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BSG Study is Optimistic About Initial UK Demand for Superfast Broadband

Thursday, October 11th, 2012 (1:40 pm) - Score 755

The Broadband Stakeholders Group (BSG), a government think-tank, has published a new study that examines the predicted demand for superfast broadband ISP products. The good news is that it “gives cause for optimism and confidence“, with the UK comparing well on the international stage, but big challenges remain.

At present the government aims for 90% of UK people in each local authority area to be within reach of a superfast broadband (25Mbps+) service by March 2015 and it’s investing around £1bn in order to achieve that. As a result it’s important to understand how much demand consumers have for related connectivity as this will eventually reflect its economic viability.

The BSG’s Demand for Superfast Broadband (PDF) report uses public data on superfast broadband demand across various markets and finds that the UK is a “solid mid table performer” in Europe that has already managed to outperform major peers in France, Germany and Spain. At the same time we’ve also made gains against the Netherlands, Denmark and Sweden but are still behind them.

superfast broadband coverage 2012 bsg

The UK also compares well with the USA, which is said to be “experiencing a relatively low” uptake of superfast services, and we have a similar “initial growth curve” as was seen before in Asian countries like Japan (where fibre optic services are now more common).

But the UK subscriber estimates for 2020, when the EU expects 100% of European households to have access to speeds of at least 30Mbps (Digital Agenda), vary dramatically between around 7 million and 13 million. Some 4 to 5 million of the above figure will almost certainly be Virgin Media subscribers (their minimum speed packages are already set at 30Mbps), while the rest will predominantly come from BT’s FTTC (VDSL) and FTTP based platform (BT Retail alone currently has around 800,000 superfast subscribers).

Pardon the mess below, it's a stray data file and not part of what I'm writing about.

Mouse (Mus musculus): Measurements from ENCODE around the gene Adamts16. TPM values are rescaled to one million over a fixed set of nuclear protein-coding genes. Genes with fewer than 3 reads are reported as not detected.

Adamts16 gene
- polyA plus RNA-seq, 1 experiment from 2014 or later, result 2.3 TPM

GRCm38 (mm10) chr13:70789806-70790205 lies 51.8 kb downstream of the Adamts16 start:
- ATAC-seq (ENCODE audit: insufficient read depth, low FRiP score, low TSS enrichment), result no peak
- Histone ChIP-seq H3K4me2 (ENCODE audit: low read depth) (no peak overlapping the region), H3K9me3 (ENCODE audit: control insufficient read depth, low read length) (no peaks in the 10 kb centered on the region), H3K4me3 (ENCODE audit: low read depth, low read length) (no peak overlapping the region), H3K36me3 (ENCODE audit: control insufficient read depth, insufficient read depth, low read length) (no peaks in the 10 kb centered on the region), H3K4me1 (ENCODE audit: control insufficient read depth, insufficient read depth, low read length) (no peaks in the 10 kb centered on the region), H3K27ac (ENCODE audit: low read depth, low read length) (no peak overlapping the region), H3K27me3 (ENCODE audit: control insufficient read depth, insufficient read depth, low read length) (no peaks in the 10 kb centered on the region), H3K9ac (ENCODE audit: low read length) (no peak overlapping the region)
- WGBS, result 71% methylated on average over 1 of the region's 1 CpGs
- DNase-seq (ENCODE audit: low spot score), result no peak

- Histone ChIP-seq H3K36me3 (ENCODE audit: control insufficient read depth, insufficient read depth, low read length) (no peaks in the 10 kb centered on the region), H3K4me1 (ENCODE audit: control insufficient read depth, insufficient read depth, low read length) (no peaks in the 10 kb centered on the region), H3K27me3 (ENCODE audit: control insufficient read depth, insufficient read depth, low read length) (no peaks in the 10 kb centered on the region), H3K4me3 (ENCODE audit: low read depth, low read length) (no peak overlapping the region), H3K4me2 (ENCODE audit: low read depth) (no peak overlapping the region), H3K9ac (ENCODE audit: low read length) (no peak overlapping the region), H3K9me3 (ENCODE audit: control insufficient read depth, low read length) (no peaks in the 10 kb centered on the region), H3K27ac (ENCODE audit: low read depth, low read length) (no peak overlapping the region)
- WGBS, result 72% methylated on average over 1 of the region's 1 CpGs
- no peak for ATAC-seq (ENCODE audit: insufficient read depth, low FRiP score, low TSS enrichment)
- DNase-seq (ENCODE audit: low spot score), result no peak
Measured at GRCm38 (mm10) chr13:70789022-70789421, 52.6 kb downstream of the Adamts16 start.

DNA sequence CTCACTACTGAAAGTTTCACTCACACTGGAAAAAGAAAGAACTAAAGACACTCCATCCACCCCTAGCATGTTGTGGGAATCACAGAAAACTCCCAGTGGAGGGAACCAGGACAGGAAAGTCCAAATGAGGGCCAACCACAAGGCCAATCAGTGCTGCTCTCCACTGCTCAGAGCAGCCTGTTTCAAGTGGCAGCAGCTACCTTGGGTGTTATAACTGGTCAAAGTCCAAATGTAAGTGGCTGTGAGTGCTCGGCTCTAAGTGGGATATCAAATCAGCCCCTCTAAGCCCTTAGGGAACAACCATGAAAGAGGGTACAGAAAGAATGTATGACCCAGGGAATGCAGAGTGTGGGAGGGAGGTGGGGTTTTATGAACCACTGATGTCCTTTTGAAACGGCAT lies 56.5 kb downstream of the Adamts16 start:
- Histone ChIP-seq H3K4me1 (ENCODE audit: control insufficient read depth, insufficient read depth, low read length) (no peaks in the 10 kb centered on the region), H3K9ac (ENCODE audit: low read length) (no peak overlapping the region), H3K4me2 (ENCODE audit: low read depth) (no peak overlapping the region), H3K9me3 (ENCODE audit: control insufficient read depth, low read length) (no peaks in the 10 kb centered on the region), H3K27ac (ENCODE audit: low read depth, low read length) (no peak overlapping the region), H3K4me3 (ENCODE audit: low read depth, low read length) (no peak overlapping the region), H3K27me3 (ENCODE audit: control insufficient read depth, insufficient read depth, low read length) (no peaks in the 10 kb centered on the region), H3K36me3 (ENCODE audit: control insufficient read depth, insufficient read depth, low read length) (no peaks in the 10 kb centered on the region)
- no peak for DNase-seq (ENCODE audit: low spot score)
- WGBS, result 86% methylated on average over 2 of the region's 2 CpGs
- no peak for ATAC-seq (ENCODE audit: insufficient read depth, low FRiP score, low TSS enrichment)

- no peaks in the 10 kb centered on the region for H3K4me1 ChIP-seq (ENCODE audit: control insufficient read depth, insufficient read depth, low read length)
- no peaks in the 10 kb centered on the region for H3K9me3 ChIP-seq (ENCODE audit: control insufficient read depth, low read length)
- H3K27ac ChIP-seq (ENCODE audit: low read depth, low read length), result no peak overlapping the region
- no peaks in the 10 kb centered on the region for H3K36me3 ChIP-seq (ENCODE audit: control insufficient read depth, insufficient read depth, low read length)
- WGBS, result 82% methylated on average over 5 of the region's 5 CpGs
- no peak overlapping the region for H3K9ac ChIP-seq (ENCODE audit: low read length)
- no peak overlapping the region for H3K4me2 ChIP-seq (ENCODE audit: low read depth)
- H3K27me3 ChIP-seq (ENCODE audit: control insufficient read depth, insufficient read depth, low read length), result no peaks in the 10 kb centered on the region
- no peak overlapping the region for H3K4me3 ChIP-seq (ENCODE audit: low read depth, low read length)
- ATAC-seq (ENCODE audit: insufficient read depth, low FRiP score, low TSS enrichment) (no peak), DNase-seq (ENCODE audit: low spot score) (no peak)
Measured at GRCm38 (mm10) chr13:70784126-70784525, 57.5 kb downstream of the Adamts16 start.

superfast broadband uk subscriber estimates 2012

The report warns that it’s difficult to predict the outcome at such an early stage of deployment, although it notes that “superfast broadband demand builds slowly in every market – even in Asia“. Meanwhile demand for superfast in the UK is said to be slower than it was for first generation broadband (ADSL), which is partly because of the difficulty with convincing customers to move from often cheaper but slower unbundled (LLU) ADSL2+ services.

This is an especially big problem during the early stages of superfast deployment as operators tend to focus on the urban markets, where good connections are often more readily available, as opposed to more rural areas that cost more to reach but where demand is often highest due to years of neglect (this will change as state aid boosts the services reach). On top of that the new generation of superfast services still lack the competitive flexibility of their unbundled ADSL equivalents, which helped BT’s rival ISPs grow so fast (e.g. Sky Broadband and TalkTalk).